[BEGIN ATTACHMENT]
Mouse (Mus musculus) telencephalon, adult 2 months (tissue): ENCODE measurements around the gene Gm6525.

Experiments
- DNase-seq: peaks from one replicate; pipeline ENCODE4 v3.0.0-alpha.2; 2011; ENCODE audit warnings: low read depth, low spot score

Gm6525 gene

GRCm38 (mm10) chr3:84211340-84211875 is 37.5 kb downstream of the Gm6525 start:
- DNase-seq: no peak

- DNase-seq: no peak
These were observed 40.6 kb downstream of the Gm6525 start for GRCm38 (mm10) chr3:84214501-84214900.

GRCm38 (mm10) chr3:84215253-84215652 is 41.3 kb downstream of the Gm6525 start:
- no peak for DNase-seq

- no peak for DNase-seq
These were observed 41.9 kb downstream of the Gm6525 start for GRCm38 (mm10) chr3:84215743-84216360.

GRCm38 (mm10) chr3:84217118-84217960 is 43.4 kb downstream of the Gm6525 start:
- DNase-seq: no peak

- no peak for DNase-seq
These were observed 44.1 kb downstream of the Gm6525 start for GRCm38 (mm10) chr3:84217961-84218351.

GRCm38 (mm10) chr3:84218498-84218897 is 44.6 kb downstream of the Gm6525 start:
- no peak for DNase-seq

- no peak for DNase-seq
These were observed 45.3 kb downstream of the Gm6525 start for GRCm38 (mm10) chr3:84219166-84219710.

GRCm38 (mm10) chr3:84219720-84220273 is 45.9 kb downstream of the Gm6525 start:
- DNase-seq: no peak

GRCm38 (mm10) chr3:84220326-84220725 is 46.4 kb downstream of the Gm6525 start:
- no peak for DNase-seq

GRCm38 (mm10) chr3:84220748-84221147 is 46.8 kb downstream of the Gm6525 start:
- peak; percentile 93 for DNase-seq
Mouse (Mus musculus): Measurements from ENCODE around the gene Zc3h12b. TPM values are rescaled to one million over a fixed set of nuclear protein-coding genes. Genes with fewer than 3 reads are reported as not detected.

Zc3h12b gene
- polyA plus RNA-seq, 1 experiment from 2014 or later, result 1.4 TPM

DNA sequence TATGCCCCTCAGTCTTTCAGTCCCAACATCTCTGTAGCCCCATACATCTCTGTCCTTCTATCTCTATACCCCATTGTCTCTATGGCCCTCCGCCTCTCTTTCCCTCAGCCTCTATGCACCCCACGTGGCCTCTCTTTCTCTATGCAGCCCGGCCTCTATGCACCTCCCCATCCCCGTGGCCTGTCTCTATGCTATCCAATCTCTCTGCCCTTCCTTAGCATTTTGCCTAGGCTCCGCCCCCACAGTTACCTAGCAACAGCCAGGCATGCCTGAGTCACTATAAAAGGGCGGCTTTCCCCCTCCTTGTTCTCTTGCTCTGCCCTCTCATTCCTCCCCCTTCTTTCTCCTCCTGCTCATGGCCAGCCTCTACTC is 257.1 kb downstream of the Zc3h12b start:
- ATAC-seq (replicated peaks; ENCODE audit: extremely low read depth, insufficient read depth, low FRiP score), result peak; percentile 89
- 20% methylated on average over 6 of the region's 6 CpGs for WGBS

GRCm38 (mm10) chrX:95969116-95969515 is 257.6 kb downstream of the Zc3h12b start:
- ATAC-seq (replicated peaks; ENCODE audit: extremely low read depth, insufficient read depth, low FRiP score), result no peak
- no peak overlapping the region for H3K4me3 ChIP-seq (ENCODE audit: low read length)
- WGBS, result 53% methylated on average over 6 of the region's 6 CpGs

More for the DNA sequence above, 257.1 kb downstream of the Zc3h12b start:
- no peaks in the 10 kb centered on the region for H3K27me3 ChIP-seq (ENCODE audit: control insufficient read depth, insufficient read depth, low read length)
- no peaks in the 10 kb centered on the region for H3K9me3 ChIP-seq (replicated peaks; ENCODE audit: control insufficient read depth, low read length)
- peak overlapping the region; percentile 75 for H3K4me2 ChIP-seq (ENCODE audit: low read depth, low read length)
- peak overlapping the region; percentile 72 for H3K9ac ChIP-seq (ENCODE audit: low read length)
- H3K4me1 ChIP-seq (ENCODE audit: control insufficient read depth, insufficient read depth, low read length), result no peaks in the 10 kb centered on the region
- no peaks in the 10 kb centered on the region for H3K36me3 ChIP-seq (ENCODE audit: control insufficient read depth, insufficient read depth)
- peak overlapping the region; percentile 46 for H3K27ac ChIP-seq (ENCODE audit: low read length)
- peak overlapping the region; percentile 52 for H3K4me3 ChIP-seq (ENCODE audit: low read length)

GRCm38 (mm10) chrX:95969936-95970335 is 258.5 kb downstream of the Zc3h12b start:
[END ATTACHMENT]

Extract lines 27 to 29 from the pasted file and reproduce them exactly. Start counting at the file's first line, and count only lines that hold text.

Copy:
Mouse (Mus musculus): Measurements from ENCODE around the gene Zc3h12b. TPM values are rescaled to one million over a fixed set of nuclear protein-coding genes. Genes with fewer than 3 reads are reported as not detected.

Zc3h12b gene
- polyA plus RNA-seq, 1 experiment from 2014 or later, result 1.4 TPM